Now the Government of the United States wants to make American companies, including Apple, legally responsible for the labor practices of suppliers and assemblers in another country – specifically, China. China is not a democratic country with an open government and independent legal system. So why would our government expect U.S. companies to succeed where it has failed? More importantly, why does our government believe that it has the RIGHT to hold our companies legally responsible for success in ENFORCING human rights in China. This is an objective in which our government has abjectly failed for decades.

      The answer appeared to be that, rather than governing in a manner which would promote the growth of manufacturing within the U.S., our government has decided to use large American companies as scapegoats. By threatening these companies with legal liabilities, they hope to scare them into repatriating jobs. However, the underlying economics that have driven American manufacturing overseas has not changed. Until those issues are addressed, legal threats will do little to change the status quo. I wonder if these proposed laws are even Constitutional…

      To preempt those who will undoubtedly attack me on this forum, I firmly believe in the goal of promoting human rights across the globe. I also believe that companies like Apple can play a role in improving labor conditions in other countries. But the U.S. government should not be allowed to legally offload responsibility for its own human rights failures onto the backs of U.S. companies.

      1. Yes, Apple has worked toward improving labor conditions in Communist China for years. That said, Apple has little control and it remains to be seen if comparable minimum USA labor standards are implemented in China.

        “More importantly, why does our government believe that it has the RIGHT to hold our companies legally responsible for success in ENFORCING human rights in China.”

        I have not seen your claim elsewhere and certainly companies have no control over foreign governments.

        Not too long ago, Democrat “government” administrations rightly held foreign countries accountable for human rights violations and advised against doing business in rouge nations. Today? Just ask Tim Cook he values profits over human rights. Well, at least in China and that is classic hypocrisy.

        “This is an objective in which our government has abjectly failed for decades.”


        “I firmly believe in the goal of promoting human rights across the globe. I also believe that companies like Apple can play a role in improving labor conditions in other countries.”

        Again, agreed.

        Sad reality as we all know is companies have no control over changing other nations government policies. As it should be, respect sovereign nations status.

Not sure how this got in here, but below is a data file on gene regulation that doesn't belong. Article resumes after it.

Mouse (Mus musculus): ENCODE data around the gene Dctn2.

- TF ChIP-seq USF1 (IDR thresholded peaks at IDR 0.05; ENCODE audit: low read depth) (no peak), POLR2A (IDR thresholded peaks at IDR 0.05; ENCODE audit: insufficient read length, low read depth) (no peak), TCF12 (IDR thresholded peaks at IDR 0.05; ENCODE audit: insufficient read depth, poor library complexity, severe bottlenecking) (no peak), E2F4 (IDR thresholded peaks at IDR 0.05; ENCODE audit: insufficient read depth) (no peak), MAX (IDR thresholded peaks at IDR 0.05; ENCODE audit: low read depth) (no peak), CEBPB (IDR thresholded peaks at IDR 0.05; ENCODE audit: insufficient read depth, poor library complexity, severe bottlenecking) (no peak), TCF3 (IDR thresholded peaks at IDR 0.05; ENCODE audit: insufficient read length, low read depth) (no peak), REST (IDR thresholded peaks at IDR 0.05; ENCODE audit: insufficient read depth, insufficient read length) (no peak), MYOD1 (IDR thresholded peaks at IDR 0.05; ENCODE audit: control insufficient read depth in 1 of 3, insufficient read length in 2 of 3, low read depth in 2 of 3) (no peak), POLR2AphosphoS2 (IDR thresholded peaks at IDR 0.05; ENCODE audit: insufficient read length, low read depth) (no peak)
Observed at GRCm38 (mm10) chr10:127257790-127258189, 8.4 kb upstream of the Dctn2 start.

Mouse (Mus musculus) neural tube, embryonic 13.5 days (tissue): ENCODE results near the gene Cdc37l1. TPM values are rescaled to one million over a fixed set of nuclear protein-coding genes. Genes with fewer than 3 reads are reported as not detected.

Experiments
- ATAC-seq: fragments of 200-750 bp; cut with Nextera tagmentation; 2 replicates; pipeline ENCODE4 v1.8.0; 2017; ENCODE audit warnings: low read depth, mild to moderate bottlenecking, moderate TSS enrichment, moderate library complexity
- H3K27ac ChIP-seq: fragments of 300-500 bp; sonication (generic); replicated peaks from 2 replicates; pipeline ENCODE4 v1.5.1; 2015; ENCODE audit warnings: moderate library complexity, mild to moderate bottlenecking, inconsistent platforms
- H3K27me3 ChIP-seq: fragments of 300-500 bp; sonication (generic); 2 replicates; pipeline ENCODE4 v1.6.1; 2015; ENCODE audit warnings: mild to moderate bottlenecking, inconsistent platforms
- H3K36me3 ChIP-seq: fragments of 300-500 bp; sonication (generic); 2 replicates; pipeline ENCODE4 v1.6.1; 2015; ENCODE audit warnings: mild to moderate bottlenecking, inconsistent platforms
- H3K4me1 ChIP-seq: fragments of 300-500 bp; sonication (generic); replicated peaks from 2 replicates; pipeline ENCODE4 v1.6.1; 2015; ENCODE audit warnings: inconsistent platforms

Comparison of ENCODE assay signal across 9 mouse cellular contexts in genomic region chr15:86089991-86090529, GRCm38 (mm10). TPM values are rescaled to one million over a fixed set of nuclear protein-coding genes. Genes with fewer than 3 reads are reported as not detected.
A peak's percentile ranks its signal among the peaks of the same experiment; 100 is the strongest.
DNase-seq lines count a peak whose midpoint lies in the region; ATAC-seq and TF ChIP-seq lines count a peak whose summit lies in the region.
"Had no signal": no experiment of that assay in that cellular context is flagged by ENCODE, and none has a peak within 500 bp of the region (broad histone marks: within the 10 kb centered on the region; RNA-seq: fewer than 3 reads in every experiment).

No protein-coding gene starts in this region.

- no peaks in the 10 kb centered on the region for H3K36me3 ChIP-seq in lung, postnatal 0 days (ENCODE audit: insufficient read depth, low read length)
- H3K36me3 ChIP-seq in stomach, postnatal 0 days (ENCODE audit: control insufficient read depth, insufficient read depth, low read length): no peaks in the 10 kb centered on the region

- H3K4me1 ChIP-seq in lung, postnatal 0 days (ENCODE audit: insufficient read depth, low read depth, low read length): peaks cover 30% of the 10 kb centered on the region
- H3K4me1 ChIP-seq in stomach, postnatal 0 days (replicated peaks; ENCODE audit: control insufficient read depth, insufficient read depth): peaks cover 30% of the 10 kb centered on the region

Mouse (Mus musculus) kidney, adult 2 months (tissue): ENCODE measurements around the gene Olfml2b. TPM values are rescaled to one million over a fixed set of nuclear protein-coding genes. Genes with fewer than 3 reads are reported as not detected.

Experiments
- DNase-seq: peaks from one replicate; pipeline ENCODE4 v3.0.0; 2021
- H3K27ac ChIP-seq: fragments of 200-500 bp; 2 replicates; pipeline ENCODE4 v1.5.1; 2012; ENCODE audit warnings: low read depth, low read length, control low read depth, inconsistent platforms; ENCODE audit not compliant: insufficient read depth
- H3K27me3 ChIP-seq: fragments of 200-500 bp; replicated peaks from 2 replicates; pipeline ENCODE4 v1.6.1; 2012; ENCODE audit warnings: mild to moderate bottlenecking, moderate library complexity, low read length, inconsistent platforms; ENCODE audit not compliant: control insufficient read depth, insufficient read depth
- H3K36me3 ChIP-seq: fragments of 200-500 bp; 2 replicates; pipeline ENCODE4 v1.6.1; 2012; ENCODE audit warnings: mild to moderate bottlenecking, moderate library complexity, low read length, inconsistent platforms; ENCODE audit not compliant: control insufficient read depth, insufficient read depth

That said, mouth lofty platitudes in the media but Apple is powerless to persuade change.

        The power Apple does have is reverse the MISTAKE of exporting U.S. jobs taking advantage of the worst trade bill in history (NAFTA) passed by President Clinton.

        That would be gradually pulling out of Communist China 100% in coming years.

        USA! USA! USA! 🇺🇸🇺🇸🇺🇸

  3. So….how did the D.A.’s office find out about this?
    And why does Apple’s security need weapons in California of all places??
    Also, how exactly does the Head of Global Security just grab $70k worth of inventory???

    1. Of course, that’s what Cook believes. He’s a “progressive” liberal. He believes there are laws for him and his ilk and then there are laws for everyone else. “Do as I say, not as I do” is the Dem/Lib/Prog mantra.

    1. Yes, the two different standards for guns seems contradictory except when one considers that guns are essential in Capitalist international wars and to protect domestic Capitalist products but mostly useless to promote social justice values where Progressive laws and only sometimes guns are appropriate.

      1. “Yes, the two different standards for guns seems contradictory”

        Seems? No, definitely contradictory.

        “guns are essential in Capitalist international wars”

        Guns are essential in all wars and NOT limited to capitalist nations, please spare us the liberal implications.

        “mostly useless to promote social justice values”

        Explain how exactly how guns are supposed to promote social justice values?

        Apple green squirt gun emoji certainly does not work. But empowering law abiding citizens in the roughest areas of our country certainly will empower people.

        “where Progressive laws and only sometimes guns are appropriate.”

        What liberal gobbledegook, nothing more.

        Although you may hate it LArt, the Second Amendment guarantees citizens the right to bear arms. I do not travel without my concealed Glock an exercise in free constitutional expression. Try it sometime…

Reader Feedback

This site uses Akismet to reduce spam. Learn how your comment data is processed.